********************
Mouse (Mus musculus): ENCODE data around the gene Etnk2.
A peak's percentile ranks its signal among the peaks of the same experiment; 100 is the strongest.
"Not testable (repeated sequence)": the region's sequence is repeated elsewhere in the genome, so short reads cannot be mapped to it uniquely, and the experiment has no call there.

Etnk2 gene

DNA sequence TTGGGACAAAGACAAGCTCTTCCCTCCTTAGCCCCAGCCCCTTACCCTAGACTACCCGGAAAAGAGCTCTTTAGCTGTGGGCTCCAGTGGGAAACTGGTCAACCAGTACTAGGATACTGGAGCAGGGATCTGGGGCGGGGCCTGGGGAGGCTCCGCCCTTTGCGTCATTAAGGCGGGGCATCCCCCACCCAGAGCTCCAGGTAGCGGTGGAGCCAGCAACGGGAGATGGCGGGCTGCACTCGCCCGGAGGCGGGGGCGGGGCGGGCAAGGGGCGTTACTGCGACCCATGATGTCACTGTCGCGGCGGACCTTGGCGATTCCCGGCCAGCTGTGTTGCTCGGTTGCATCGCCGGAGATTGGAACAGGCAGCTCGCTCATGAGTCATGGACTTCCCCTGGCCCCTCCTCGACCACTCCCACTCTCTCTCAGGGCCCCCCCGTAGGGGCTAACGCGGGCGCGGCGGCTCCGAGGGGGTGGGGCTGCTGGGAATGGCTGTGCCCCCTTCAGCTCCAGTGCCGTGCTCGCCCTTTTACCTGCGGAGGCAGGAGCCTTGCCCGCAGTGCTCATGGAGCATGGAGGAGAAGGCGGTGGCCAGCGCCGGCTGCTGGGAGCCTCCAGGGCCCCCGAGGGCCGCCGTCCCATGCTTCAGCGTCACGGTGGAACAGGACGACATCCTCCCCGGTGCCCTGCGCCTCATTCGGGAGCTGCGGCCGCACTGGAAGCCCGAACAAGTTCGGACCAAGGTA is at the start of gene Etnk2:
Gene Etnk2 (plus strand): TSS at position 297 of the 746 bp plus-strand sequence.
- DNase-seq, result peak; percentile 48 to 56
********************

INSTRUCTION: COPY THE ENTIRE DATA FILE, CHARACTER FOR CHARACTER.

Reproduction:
Mouse (Mus musculus): ENCODE data around the gene Etnk2.
A peak's percentile ranks its signal among the peaks of the same experiment; 100 is the strongest.
"Not testable (repeated sequence)": the region's sequence is repeated elsewhere in the genome, so short reads cannot be mapped to it uniquely, and the experiment has no call there.

Etnk2 gene

DNA sequence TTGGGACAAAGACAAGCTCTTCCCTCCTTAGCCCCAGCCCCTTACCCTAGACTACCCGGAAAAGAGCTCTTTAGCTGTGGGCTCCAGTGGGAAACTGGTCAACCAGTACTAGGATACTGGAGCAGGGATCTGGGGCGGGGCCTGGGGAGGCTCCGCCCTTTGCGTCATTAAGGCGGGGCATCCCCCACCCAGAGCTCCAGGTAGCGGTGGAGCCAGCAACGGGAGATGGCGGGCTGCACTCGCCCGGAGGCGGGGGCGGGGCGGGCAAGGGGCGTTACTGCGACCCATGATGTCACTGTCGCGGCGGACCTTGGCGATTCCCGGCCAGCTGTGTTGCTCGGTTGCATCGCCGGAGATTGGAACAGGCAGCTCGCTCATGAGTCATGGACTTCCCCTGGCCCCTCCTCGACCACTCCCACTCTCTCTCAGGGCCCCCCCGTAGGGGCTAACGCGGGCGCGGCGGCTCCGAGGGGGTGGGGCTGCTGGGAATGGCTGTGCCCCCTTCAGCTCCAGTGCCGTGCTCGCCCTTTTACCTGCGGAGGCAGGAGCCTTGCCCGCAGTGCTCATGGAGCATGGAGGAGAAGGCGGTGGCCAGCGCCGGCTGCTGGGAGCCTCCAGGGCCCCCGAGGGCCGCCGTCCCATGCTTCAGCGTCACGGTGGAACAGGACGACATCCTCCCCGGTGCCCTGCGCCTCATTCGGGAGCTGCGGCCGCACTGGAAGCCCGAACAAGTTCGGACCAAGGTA is at the start of gene Etnk2:
Gene Etnk2 (plus strand): TSS at position 297 of the 746 bp plus-strand sequence.
- DNase-seq, result peak; percentile 48 to 56